John Dickerson:                So we now have a library of over 600 videos that we create. We're constantly bringing in new authors and people that are helping us do this. One good thing is having worked in this field for four decades, I know a lot of people around the country, and they're coming in and helping us provide content, because they see how important this work is. The art makes it very easy for the subscriber to create their own content for their own employees. And you know what? They love watching our national experts talk, but they love hearing from their leadership, their own people. They want to feel connected. As one of our folks said to us, “I want to see more from my company than their logo on my paycheck.” They want to feel part of something, and feel like they're making a difference. And these videos, even if it's a weekly video from the CEO just talking about, “Here's things that are important that you need to know we're doing, and here's why you're important,” is really a key message for them.

Mike Kelly:                          What's the success been of getting subscribers to generate that content?

John Dickerson:                Well, that's one of our keys. So we're now in 13 states, with 21 different subscribers, and we are constantly working with them on tools to give them easy to do this. Some of our best ones, they did 150 videos, and they had Quillo night at the academy awards, where they gave out their staff their own awards for their videos. Other people get really nervous about going on camera, so we have to work hard around them to get over that fear of recording themselves, because they have to be perfect. They worry about tripping over a word, or saying something wrong, or how do they look on camera. And so a big part of our onboarding is not only teaching them how to do that, but then supporting them, and making it easy for them to create their own messaging. And with our analytics, they can see right away ... when people are watching their video, they get that validation that, “Oh, that worked.” And my people like seeing that.

Mike Kelly:                          Interesting. That's great. So you've already hit some of this. My next question is typically about current stats, any way, maybe metrics you can share to help paint a picture of where you're at in the process. You said 600 video, 13 states, 21 subscribers. Anything else you can share for somebody who's listening to maybe paint that picture as a company, where you guys are in that journey? That could be team size, anything else you want to share.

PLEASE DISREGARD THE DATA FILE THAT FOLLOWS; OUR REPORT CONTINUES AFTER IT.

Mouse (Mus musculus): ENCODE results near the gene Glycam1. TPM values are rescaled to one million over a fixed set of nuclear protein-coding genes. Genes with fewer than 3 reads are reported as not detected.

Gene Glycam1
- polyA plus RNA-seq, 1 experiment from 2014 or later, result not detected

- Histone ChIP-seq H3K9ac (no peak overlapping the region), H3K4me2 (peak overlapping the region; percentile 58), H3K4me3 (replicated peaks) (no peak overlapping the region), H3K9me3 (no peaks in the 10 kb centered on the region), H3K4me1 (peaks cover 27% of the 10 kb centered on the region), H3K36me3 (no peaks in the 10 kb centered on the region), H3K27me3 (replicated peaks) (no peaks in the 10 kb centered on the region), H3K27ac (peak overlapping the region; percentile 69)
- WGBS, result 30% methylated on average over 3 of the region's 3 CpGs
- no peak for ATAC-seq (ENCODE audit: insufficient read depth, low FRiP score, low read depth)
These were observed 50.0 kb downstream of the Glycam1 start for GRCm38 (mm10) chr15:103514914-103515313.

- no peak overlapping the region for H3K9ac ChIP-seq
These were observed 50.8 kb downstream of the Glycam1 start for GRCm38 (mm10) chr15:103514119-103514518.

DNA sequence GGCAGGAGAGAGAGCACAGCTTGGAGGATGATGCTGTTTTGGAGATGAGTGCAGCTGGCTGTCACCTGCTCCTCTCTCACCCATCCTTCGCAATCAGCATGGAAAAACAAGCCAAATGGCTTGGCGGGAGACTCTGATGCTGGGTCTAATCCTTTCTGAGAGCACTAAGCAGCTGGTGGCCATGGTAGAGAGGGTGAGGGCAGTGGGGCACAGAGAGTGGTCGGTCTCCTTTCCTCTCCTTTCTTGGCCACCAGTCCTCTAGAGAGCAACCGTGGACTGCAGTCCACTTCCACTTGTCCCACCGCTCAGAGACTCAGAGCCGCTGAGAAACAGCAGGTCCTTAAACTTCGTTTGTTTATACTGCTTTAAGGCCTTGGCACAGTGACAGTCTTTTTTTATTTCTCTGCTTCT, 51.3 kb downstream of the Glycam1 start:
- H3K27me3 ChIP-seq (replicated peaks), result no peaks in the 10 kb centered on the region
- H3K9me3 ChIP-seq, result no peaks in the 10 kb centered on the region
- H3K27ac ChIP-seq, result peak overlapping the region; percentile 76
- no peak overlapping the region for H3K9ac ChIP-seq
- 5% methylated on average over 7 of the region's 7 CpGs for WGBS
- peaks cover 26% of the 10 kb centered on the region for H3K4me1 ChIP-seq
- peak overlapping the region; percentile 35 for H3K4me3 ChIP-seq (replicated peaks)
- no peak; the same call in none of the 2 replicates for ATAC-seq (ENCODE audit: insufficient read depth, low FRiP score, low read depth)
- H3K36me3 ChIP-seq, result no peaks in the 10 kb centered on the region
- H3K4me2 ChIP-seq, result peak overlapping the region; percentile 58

John Dickerson:                We clearly have a team of five, and we're going to be bringing in another person on in June who's going to work remotely from Minneapolis. We've one who's working from North Carolina. We're finding that our team as it grows, we want to be mindful of building that culture that we have for a small startup. I was fortunate, I worked for the same organization for 42 years, and culture in our organization is so important. And so we want to grow, but we want to bring the right people on board, and meet those needs for folks that we're looking at. We're starting within the disability field, which has about seven million employees. So with our 21 customers now, that's our first foot in the door. We have our first California customer, we have our first New York City customer, there are much bigger organizations out there, one we're talking to in New York City has 10,000 employees, that'd be huge.

John Dickerson:                Of course, they're not going to bring all 10,000 on at once, as we are looking at that. I had a lot of interest from other related areas, everything from K-12 education, where we have a real challenge with teachers. If you ask a current teacher, same sort of problem, they don't get a lot of encouragement, they get asked about test scores and discipline. We are going to face a teacher shortage. So we're looking at other vertical markets to take our architecture as it begins to grow we move into that. We're also looking at how do we support families that have a son or daughter with a disability. And so looking at how we can use this message, which is based on two key thoughts, one is positive psychology, the work of Marty Seligman at the University of Pennsylvania. We live in pretty negative times right now, and that impacts everybody's psychology. You ask most managers, they talk to their employees about problems.